Andrew Inwood

New high-net-worth retirees are leaving super funds to manage their own retirement as they “bump up against” poor service, according to CoreData chief executive Andrew Inwood.

This comes as Australia’s $3.4 trillion super system transforms from product provider to service provider as baby boomers “decumulate” and retire, Inwood said following his presentation at Investment Magazine’s Chair Forum this week.

“The baby boomers, who were the drivers of accumulation, the youngest of these is now 57, and they’re now coming to the point where they’re starting to leave the workforce,’’ he said.

“They’re moving from being in a low interest category to a high interest category with a desire for better service and better outcomes.’’

Small to mid-sized funds impacted

Inwood said high growth in SMSFs was due to pre-retirement behaviour for high-net-worth Australians with at least $250,000 in funds.

“They can fund retirement better than any generation before but they’re bumping into poor service and this is going to significantly impact the income of smaller to mid-sized funds,’’ Inwood said.

He cited one smaller fund which had lost 300 of its top 1000 clients to SMSFs, a big hit for the fund despite big inflows from new members.

“The economics of this is substantial,’’ he said.

A 55-year-old with $300,000 in superannuation was worth more to a fund than a new member and this was not being recognised by many funds.

“At the moment members are treated the same if you have $1 million or $10,000 and that doesn’t make any sense,’’ he said.

Look to customer engagement

Inwood recommended superannuation funds to look at industries which excelled at customer engagement such as airlines, banks, travel companies and digital giants like Amazon and Alibaba.

This included frequent flier, loyalty or schemes which focused their service provision on those with long-standing ties to the business.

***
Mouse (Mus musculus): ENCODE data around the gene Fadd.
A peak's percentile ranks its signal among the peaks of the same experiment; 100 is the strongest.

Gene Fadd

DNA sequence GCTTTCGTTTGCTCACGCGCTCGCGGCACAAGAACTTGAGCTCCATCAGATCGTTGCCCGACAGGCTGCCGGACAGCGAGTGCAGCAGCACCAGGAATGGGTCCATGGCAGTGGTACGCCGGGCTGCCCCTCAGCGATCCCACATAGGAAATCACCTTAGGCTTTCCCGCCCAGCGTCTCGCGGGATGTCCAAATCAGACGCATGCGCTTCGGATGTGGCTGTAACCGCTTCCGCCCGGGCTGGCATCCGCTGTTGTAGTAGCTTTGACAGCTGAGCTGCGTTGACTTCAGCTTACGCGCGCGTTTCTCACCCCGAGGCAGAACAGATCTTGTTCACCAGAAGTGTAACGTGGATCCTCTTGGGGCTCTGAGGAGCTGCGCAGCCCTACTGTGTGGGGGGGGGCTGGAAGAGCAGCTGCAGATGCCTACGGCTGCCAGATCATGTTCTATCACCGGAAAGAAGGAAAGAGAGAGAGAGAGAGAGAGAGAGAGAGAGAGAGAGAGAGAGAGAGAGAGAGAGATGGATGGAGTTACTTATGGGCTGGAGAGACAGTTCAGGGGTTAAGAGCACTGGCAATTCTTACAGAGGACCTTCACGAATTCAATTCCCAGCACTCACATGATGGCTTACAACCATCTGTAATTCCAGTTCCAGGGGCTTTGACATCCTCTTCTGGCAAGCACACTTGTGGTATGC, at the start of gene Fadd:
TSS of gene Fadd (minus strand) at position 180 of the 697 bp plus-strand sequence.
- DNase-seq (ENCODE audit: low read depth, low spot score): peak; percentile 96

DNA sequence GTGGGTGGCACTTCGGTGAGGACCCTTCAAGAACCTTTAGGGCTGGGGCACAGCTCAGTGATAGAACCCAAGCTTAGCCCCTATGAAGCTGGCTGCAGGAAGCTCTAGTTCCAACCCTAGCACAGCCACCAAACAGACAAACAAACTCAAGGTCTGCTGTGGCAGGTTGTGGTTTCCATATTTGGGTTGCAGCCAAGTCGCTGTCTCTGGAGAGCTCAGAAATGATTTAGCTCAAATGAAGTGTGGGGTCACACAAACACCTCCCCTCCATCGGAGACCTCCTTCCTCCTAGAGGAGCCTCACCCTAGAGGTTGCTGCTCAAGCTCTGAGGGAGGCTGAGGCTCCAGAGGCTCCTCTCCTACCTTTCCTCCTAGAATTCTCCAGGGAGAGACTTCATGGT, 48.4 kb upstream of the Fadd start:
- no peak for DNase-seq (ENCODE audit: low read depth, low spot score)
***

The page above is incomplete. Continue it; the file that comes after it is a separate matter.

Super funds could also partner with firms like insurers TAL, AIA, GenLife and Challenger to provide retirement products and options, he said.

The Retirement Income Covenant (RIC), which comes into force on July 1 and requires super trustees to develop a retirement income strategy for their members to improve financial outcomes, is coming at a good time but there may still be a gap between plan and execution, Inwood said.

SMSF establishment booms

In the 2021 financial year, net establishments of SMSFs was four times higher than the previous year at 23,125, according to the Australian Taxation Office.

Inwood said SMSFs have risen rapidly in the past three years as people set themselves up for retirement and sought individual and relevant advice.

“The best possible retirement isn’t making someone wealthier but allowing them to do the best they can with the funds they have,’’ Inwood said.

“It’s a curiosity to me that price is the only driver, rather than member satisfaction.”

While mergers were shrinking the number of super funds in Australia’s system, smaller funds offering tailored services and a good member experience would compete well.

“So where are these giants going to compete? In member experience,’’ Inwood said

Chief financial and investment officers had a strong voice on the direction of super funds, but the voice of the member officer needed more of a hearing, he said.

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